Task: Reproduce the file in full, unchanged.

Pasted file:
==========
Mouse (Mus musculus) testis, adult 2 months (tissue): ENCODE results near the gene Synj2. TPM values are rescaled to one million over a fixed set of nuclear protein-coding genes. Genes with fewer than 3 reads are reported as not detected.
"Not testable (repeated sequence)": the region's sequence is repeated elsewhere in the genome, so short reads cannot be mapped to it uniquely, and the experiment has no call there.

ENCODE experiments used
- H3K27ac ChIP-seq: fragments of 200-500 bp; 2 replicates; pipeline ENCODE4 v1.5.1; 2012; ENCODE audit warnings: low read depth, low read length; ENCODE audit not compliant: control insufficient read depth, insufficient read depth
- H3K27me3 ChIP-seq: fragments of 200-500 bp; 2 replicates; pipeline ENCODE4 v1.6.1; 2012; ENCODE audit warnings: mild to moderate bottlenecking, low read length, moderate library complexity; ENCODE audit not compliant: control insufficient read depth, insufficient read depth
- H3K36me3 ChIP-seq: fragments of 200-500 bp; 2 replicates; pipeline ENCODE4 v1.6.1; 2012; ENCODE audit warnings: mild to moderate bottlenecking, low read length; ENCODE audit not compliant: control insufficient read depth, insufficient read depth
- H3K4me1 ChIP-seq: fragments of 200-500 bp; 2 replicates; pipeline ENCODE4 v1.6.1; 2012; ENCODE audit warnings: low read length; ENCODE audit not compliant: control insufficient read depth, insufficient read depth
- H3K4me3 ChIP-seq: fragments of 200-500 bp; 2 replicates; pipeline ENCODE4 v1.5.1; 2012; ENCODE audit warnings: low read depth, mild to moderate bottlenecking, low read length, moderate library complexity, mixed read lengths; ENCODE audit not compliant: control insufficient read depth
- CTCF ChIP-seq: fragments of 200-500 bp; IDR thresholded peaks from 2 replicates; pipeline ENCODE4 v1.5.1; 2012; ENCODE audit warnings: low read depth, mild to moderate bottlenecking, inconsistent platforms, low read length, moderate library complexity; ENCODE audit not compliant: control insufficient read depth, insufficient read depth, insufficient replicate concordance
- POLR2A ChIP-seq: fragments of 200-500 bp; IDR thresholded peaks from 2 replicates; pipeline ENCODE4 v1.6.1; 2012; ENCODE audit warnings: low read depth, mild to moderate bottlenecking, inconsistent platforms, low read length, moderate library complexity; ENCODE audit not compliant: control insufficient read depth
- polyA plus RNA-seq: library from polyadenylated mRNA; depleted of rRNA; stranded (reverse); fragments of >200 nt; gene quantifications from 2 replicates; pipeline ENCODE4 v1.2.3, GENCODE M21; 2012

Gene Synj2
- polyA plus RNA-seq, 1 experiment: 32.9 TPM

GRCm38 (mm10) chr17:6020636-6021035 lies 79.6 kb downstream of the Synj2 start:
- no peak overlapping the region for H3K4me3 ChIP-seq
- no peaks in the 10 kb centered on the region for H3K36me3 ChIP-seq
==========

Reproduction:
Mouse (Mus musculus) testis, adult 2 months (tissue): ENCODE results near the gene Synj2. TPM values are rescaled to one million over a fixed set of nuclear protein-coding genes. Genes with fewer than 3 reads are reported as not detected.
"Not testable (repeated sequence)": the region's sequence is repeated elsewhere in the genome, so short reads cannot be mapped to it uniquely, and the experiment has no call there.

ENCODE experiments used
- H3K27ac ChIP-seq: fragments of 200-500 bp; 2 replicates; pipeline ENCODE4 v1.5.1; 2012; ENCODE audit warnings: low read depth, low read length; ENCODE audit not compliant: control insufficient read depth, insufficient read depth
- H3K27me3 ChIP-seq: fragments of 200-500 bp; 2 replicates; pipeline ENCODE4 v1.6.1; 2012; ENCODE audit warnings: mild to moderate bottlenecking, low read length, moderate library complexity; ENCODE audit not compliant: control insufficient read depth, insufficient read depth
- H3K36me3 ChIP-seq: fragments of 200-500 bp; 2 replicates; pipeline ENCODE4 v1.6.1; 2012; ENCODE audit warnings: mild to moderate bottlenecking, low read length; ENCODE audit not compliant: control insufficient read depth, insufficient read depth
- H3K4me1 ChIP-seq: fragments of 200-500 bp; 2 replicates; pipeline ENCODE4 v1.6.1; 2012; ENCODE audit warnings: low read length; ENCODE audit not compliant: control insufficient read depth, insufficient read depth
- H3K4me3 ChIP-seq: fragments of 200-500 bp; 2 replicates; pipeline ENCODE4 v1.5.1; 2012; ENCODE audit warnings: low read depth, mild to moderate bottlenecking, low read length, moderate library complexity, mixed read lengths; ENCODE audit not compliant: control insufficient read depth
- CTCF ChIP-seq: fragments of 200-500 bp; IDR thresholded peaks from 2 replicates; pipeline ENCODE4 v1.5.1; 2012; ENCODE audit warnings: low read depth, mild to moderate bottlenecking, inconsistent platforms, low read length, moderate library complexity; ENCODE audit not compliant: control insufficient read depth, insufficient read depth, insufficient replicate concordance
- POLR2A ChIP-seq: fragments of 200-500 bp; IDR thresholded peaks from 2 replicates; pipeline ENCODE4 v1.6.1; 2012; ENCODE audit warnings: low read depth, mild to moderate bottlenecking, inconsistent platforms, low read length, moderate library complexity; ENCODE audit not compliant: control insufficient read depth
- polyA plus RNA-seq: library from polyadenylated mRNA; depleted of rRNA; stranded (reverse); fragments of >200 nt; gene quantifications from 2 replicates; pipeline ENCODE4 v1.2.3, GENCODE M21; 2012

Gene Synj2
- polyA plus RNA-seq, 1 experiment: 32.9 TPM

GRCm38 (mm10) chr17:6020636-6021035 lies 79.6 kb downstream of the Synj2 start:
- no peak overlapping the region for H3K4me3 ChIP-seq
- no peaks in the 10 kb centered on the region for H3K36me3 ChIP-seq